I have been feeling sad this week with the loss of two precious lives–Robin Williams and Michael Brown, both from acts of violence. I know many others died in horrible ways as well, although I don’t know their names. My own experiences with violence have, thankfully, been few.
The summer after I graduated from U of Illinois, I stayed with my parents, who were then living in Des Moines. I was to start law school in the fall. For the summer, I found a job at a 7-11. I was working the 3-11 shift (I think that was the time–anyhow, it was midafternoon into the late evening). I remember we had to take a training before we started. I sat in the back room and watched a tape on the VCR. I was instructed to use suggestive selling–would you like some ice cream to go with that cake? Could you use a lighter to go with those cigarettes. Part of the tape was about what to do in case of a robbery. They basically said just give them the money. The job was fine for a summer. I didn’t mind it. I met some interesting and strange and also some nice people. But about halfway through the summer, I was at the store by myself when a young man walked in. It was hot outside, so I thought it was strange that he was wearing a coat. He also seemed very nervous. He looked around and ascertained that no one was there but me. Then he poked a gun through a hole in the pocket of his jacket and pointed it at me. I remember wondering if it was loaded, but knew better than to ask. His hand was shaking so much that I was afraid that he would pull the trigger by accident.
I felt like I should talk to him, but I had no idea what to say. He asked for all of the money in the cash register, so I handed him the bills. As I did it, I described everything that I was doing–“I’m taking the cash from the drawer. I’m handing it to you.” As I did this, I looked at him, memorizing his features. I also had this feeling of how precious and fragile life is. I felt like there was a thread of light that connected me to life and that it could easily be broken.
He asked me for the change. My hands were shaking, too. I told myself little jokes–would you like a bag to go with that money?–as I watched him stuffing the money into his pockets.
When he had all of the money, he told me to lay down on the floor. I was terrified. I thought he was going to shoot me. I did what he said. A few moments later, I heard the door open and close. I was pretty sure he had left. I knew that I had no sense of time, so I made myself count slowly to sixty, because I didn’t want to stand up and find him still in sight. When I stood up, he was gone. I called the police. Two boys, around ten years old, came into the store. They wanted to buy something, but I told them that I couldn’t sell them anything right then. I called the woman who owned the store, and she said she would be right over.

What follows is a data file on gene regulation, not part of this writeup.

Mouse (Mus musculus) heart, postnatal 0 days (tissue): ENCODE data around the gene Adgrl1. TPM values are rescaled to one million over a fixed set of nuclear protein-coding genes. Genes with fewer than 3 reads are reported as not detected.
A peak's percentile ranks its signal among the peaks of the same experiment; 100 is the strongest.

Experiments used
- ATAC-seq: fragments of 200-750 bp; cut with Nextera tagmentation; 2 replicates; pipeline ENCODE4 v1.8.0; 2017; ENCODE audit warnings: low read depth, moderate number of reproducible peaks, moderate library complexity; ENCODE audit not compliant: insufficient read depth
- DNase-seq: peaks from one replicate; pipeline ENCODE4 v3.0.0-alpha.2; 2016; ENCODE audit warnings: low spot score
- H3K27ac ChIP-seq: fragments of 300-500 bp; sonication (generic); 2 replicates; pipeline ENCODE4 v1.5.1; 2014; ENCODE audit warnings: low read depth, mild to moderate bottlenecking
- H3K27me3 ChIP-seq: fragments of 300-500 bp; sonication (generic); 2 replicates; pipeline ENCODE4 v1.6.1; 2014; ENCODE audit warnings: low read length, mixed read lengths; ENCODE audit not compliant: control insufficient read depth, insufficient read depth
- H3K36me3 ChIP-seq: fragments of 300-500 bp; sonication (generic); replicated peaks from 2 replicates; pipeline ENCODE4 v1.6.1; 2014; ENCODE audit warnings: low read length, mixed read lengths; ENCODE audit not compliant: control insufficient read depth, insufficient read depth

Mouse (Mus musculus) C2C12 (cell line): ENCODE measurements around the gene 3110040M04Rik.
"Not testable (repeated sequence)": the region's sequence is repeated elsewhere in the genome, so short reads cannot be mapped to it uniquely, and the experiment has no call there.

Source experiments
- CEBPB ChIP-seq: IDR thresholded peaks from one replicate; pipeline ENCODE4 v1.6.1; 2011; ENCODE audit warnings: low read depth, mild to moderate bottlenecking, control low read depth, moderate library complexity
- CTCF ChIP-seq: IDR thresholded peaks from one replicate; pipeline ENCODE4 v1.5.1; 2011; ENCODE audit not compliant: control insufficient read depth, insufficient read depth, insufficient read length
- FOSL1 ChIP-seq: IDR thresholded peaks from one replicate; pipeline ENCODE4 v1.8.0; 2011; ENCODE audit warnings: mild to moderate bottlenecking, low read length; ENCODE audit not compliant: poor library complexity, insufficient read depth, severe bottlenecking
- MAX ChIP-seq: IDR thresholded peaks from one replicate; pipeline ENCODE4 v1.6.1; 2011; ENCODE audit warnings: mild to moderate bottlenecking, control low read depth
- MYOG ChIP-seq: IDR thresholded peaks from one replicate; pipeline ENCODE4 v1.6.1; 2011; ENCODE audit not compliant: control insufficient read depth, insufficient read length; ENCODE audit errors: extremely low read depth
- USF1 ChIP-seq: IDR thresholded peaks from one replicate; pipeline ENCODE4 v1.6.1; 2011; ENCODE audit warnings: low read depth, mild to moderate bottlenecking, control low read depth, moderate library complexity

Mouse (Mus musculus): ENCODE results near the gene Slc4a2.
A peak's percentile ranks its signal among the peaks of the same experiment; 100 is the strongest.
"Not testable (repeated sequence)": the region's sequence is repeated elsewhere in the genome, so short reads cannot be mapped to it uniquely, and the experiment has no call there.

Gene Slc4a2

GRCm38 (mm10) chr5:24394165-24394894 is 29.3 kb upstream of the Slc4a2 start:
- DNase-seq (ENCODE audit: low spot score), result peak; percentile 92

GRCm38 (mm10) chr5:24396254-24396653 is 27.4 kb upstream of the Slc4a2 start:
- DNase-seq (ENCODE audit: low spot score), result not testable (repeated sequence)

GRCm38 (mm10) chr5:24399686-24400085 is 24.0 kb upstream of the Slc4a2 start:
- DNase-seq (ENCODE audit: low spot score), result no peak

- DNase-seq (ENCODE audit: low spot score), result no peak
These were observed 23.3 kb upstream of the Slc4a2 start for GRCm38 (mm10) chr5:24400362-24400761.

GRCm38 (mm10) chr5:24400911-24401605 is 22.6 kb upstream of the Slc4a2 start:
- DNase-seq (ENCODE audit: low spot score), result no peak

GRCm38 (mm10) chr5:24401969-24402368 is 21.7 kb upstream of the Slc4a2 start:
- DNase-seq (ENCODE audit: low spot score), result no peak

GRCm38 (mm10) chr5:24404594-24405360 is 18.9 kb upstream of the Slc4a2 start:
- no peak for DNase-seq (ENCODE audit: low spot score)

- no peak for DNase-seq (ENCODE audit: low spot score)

The police came. They told me I should have locked the door and not let anyone in. The robber might have left fingerprints on the door. This didn’t make any sense to me, because even if the door was locked, the boys would have tried to open it. But it didn’t seem worth discussing. We went to the station and I told them everything I could remember, including a detailed description of the guy. They showed me some photos, but none of them were him. They didn’t think they would find him, and he had only stolen about $60 including the change–we really did put the money in the safe regularly. I left the police with my boss. She drove me around to some of the other 7-11 stores and had me talk to the other clerks. She asked me if I wanted to work the next day as scheduled, and I said I would, but I didn’t want to be alone. She promised me she would be there.
The next day, my Mom drove me to the store. I went in and talked to the guy who was finishing his shift. As I stood there, I started having flashbacks every time he opened the drawer. I asked him where our boss was. He said she had called and said that she wasn’t coming. I said I couldn’t stay alone and went out to the car, where my Mom, who really didn’t want me to come back, was waiting. I climbed into the back seat and refused to get out. I knew that I had to go back. If I didn’t, I was afraid that I would always be afraid to go out anywhere. The other guy called her. She had decided to go to the beach. I had seemed fine the night before. I stayed into the car until she came back. She sent me into the back to count the empty soda bottles. I was pretty sure that she was just giving me something to do. Everytime someone came in or the cash register opened, I would see his face again. But it got better as the afternoon wore on.
I realized that I wouldn’t be able to work by myself anymore, though, so I transferred to a bigger store where there were always two people working.
That was many years ago, but I still remember it clearly, although I don’t remember his face anymore.
Life is precious. We all die in the end. My life was never the same after that day. I woke up in a way. I was aware of what a gift every day is. Not that I haven’t forgotten–many times–but I always come back to that awareness.
And giving birth to my daughters was another reminder of the miracle of life. Every life is precious. Every child deserves to be loved and nurtured, as does everyone who used to be a child or is still a child at heart. My heart breaks for those lives cut short.